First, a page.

A number of commenters raised concerns over the impact that granting the waiver would have on the future of ethanol production. Many commenters, especially those related to the ethanol industry, stated that granting the waiver would send a signal to ethanol and other biofuels producers that investments in production and distribution of renewable fuels were uncertain. Additionally, these commenters note that granting a waiver this soon after raising the standard raises questions concerning future investments in advanced biofuels mandated by EISA beginning in 2009.

On the other hand, some commenters raise questions about whether the current production capacity of ethanol would be able to meet the revised standards and whether distribution facilities would be able to accommodate the increased amount of renewable fuels required. These commenters argue that granting the waiver request would allow a smoother transition to biofuels in terms of production capacity and distribution by allowing more realistic development of infrastructure to support the renewable fuels industry. Additionally, they argue that granting the waiver request might create an incentive to develop more advanced biofuels more quickly and move away from grain-based ethanol.

Many commenters point out that a significant amount of production capabilities are scheduled for completion during 2009 with over 13 billion gallons of production capacity scheduled to come online.

EPA will be considering these and other issues in a comprehensive fashion in the upcoming rulemaking to implement the changes called for by EISA. However they are not relevant to the threshold issue in this waiver proceeding—whether implementation of the RFS mandate, during the time period at issue, would severely harm the economy. Given the basis for the decision described below in Section VII, the issues raised in this section VI are more appropriately considered in the upcoming rulemaking to implement the changes called for by EISA.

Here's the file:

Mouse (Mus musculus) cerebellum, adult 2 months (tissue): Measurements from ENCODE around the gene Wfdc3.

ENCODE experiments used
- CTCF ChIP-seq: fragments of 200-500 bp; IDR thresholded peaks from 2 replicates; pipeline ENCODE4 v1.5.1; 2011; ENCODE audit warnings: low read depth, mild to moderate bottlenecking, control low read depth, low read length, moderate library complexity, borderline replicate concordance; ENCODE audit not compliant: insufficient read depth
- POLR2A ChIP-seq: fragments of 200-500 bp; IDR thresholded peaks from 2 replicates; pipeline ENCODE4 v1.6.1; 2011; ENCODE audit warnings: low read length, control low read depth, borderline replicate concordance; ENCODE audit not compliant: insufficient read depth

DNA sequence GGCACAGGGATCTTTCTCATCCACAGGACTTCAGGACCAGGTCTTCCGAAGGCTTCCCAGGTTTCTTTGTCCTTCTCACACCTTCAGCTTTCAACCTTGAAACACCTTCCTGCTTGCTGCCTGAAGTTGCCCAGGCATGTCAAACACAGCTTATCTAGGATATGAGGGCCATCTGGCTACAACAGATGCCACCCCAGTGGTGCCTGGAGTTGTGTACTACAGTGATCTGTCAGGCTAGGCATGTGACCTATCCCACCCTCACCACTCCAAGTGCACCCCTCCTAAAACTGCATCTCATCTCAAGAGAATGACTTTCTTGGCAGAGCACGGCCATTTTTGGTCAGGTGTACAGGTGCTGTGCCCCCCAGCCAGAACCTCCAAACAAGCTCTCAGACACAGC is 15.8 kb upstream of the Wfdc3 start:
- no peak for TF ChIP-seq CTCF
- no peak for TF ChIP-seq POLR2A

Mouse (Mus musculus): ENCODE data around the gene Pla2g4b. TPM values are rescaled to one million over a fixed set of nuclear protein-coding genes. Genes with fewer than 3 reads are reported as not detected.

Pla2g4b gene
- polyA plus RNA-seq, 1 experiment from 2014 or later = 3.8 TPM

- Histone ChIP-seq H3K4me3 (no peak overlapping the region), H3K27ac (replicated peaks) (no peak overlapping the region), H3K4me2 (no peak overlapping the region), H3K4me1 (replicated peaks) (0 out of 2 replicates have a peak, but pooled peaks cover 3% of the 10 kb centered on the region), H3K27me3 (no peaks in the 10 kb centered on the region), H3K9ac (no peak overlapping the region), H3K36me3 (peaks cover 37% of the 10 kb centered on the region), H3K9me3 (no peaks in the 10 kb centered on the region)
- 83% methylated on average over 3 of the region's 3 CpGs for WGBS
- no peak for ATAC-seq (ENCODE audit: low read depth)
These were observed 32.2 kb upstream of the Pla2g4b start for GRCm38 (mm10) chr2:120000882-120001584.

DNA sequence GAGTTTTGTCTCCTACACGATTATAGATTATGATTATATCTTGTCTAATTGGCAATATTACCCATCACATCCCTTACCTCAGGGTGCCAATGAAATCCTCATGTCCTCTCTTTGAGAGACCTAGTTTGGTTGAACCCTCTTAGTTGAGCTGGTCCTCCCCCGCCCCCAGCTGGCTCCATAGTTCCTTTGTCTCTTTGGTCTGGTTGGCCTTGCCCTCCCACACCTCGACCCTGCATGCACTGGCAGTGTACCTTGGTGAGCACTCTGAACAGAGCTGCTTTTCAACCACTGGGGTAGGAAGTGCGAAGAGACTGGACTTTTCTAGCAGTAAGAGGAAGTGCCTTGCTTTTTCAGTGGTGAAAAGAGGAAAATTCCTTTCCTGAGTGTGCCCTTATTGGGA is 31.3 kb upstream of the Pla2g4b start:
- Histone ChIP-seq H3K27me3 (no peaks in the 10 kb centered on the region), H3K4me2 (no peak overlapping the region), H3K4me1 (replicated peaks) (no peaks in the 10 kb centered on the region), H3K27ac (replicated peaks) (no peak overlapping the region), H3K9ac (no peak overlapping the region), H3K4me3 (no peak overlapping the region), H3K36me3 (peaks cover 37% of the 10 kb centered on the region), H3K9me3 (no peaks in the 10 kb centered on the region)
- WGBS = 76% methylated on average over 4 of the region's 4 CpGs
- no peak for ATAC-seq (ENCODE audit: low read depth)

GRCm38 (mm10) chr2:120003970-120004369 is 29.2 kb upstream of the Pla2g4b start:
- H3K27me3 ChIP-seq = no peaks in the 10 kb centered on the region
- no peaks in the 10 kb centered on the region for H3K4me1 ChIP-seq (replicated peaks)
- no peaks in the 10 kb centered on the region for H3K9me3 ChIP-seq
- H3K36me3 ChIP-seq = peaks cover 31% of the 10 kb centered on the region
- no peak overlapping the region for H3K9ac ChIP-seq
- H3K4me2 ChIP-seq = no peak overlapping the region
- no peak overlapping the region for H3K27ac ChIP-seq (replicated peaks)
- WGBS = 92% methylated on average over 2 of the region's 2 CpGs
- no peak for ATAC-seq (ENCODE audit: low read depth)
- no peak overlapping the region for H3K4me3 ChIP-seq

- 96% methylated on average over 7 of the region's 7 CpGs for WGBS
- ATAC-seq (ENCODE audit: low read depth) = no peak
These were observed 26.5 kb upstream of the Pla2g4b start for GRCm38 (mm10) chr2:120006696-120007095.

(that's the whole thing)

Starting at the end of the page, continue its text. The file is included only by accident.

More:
VII. Decision

EPA is authorized to grant Texas's waiver request if EPA determines that implementation of the RFS mandate would severely harm the economy of a State, region, or the United States. As discussed in section IV, this calls for a determination that implementation of the mandate itself would severely harm the economy; it is not enough to determine that implementation would contribute to such harm. The required determination has two basic parts. The first criterion is that there must be a generally high degree of confidence that severe harm would occur from implementation of the RFS. The second criterion is a high threshold for the nature and degree of harm that would support issuance of a waiver, indicating a point that is quite far along a continuum of harm, though short of extreme. EPA recognizes that Texas and many parties, both those supporting the waiver and those opposing the waiver, have raised issues of great concern to them and to others in the nation concerning the role of the increased use of biofuels. However the issue before the Agency in this case is a much more limited one, as described above. Based on a thorough review of the record in this case, and applying the evidence to the statutory criteria, EPA finds that the evidence does not support granting a waiver.